I was thinking since it can run on VSCode or Atom that we could just get VSCode or Atom to use a separate debugger by hooking up an extension, rather than trying to do it through PlatformIO.
If PlatformIO prevents that somehow then that’s annoying.

I’m pretty sure VSCode extensions can run arbitrary commands on the command line so setting up a ‘gdb’ command should work unless the command has to be really complex.
(The commands called seem to be dictated by javascript or typescript from what I remember.)

When I’ve got more time I’ll see if I can get GCC running on its own with VSCode and doing the CRC thing as a post-build, or even Visual Studio or something.
(Personally I’m happy sticking with EmBitz but I feel sorry for the Mac and Linux users, so I’d like to try to get some alternative that can handle C++11.)


In my opinion, the more complicated your code becomes the more useful real debugging support is. You can save hours compared to using debug prints etc.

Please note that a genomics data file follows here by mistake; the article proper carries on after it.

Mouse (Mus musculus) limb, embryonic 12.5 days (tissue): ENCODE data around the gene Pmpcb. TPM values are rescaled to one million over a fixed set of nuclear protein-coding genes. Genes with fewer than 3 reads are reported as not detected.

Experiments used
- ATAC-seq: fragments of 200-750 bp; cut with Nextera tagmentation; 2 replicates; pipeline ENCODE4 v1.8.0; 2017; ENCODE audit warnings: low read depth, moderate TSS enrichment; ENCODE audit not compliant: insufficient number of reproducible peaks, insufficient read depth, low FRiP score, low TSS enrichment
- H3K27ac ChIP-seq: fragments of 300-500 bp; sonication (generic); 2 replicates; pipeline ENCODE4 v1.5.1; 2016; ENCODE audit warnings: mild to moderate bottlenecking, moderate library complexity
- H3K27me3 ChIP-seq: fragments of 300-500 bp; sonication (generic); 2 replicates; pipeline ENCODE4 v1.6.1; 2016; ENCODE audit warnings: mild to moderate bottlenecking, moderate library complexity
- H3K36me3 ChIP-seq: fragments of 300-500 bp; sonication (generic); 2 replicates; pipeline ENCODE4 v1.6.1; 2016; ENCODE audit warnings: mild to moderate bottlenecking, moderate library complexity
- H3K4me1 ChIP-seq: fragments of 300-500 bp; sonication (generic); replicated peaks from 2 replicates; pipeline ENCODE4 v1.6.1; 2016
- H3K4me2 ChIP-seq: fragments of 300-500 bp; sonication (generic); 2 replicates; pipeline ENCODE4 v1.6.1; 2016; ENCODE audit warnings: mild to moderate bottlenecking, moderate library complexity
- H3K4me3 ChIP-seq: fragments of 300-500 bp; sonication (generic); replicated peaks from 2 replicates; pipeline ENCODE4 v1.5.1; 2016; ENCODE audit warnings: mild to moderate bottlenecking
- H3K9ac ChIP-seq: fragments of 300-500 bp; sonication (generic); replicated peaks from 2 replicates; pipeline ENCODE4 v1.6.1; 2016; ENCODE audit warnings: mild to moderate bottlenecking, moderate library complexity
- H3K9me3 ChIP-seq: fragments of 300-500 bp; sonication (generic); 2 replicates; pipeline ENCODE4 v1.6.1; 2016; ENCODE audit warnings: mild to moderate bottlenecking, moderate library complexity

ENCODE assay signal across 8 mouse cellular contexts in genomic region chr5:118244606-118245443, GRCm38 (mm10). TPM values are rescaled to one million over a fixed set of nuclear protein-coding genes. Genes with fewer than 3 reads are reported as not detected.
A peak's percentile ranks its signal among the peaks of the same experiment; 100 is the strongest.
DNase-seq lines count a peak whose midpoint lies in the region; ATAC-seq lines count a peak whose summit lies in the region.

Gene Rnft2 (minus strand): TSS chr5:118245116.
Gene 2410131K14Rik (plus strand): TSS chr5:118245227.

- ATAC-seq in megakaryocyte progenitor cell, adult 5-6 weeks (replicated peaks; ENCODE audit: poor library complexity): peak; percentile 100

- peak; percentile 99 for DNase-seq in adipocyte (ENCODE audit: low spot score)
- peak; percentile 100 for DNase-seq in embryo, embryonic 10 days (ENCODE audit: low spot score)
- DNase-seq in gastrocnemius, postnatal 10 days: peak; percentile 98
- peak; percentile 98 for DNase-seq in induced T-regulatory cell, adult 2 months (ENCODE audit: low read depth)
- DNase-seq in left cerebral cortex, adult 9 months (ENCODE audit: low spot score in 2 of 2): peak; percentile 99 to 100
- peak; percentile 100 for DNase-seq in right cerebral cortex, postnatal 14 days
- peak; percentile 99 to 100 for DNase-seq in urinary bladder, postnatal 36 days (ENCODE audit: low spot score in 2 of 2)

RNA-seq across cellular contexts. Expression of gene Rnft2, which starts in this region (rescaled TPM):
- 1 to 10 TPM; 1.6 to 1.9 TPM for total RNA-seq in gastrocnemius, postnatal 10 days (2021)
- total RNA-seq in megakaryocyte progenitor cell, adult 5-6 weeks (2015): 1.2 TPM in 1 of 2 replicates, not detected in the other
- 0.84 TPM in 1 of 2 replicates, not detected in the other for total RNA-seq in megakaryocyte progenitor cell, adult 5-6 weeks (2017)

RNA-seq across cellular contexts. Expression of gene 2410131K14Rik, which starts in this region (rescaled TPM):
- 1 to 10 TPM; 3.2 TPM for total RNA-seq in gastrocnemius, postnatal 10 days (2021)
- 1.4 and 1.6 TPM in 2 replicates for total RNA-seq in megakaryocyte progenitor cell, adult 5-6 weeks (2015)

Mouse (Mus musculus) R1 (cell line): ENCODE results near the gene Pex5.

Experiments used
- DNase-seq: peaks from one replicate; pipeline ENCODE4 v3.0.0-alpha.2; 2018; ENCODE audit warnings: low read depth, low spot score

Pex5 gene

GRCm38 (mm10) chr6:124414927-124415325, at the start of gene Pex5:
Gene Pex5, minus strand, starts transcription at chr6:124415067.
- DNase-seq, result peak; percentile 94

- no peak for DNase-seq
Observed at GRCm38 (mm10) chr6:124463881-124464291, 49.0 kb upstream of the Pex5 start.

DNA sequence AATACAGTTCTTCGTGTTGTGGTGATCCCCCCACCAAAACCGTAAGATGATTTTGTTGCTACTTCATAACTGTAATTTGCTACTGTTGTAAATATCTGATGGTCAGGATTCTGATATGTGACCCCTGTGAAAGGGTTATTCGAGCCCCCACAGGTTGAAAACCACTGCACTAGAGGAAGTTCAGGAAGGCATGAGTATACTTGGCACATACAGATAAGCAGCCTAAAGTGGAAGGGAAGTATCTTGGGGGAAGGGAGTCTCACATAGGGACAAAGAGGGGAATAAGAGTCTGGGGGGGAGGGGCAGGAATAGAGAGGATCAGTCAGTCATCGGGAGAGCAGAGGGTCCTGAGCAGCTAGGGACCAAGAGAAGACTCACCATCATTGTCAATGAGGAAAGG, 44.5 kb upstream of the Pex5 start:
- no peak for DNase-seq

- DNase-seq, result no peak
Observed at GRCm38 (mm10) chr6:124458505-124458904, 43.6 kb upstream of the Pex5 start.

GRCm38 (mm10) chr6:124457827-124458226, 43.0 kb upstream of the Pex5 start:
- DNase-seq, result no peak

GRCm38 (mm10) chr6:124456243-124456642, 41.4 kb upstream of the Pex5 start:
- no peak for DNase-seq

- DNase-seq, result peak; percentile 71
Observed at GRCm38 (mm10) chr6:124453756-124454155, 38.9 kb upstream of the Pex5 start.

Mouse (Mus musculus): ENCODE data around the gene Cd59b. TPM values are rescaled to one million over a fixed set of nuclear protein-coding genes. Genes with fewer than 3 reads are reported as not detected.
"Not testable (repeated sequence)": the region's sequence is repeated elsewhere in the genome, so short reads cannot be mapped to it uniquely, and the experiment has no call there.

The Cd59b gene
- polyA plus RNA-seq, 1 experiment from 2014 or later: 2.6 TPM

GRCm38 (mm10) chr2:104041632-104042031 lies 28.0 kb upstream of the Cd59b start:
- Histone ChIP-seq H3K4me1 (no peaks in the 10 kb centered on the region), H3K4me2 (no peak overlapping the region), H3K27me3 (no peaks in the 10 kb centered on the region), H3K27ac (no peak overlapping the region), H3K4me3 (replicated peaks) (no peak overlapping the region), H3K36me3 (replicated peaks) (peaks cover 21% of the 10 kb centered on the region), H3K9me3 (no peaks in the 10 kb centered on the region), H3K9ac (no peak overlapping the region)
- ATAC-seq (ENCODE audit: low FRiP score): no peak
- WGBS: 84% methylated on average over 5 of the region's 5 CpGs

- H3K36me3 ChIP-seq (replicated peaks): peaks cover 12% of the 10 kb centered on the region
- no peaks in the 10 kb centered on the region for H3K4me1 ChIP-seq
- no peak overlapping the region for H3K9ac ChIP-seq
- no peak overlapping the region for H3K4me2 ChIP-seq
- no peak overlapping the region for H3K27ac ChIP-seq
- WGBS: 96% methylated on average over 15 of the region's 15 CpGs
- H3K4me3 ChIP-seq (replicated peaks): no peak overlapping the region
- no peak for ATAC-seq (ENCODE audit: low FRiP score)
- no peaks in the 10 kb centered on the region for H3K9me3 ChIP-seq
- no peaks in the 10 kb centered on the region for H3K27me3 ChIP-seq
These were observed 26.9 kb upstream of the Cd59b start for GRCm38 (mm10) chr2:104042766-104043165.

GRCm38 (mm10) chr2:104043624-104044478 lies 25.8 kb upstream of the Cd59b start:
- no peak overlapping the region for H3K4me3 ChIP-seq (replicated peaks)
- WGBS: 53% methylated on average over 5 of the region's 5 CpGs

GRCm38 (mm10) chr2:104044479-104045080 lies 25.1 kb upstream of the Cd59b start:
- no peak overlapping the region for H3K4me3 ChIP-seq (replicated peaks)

I haven’t had time to do any more investigation myself but from what Jonne has said it sounds like getting PlatformIO to work has been a huge pain to get up and running. I don’t quite understand the reasons why the hardware debugging is behind a paywall. Do you need extra hardware to do the debugging on device or should it be possible via USB? Does it use gdb or something else?

At this point I’m wondering if it would be worth just making a simple Makefile to handle compilation, similar to how the Uzebox setup works. Potentially it could target both simulator and actual hardware, plus be suitable for cross platform development on Windows, Mac and Linux. It isn’t as friendly for beginners as something like the Arduino IDE but potentially could work with IDEs like Visual Studio etc.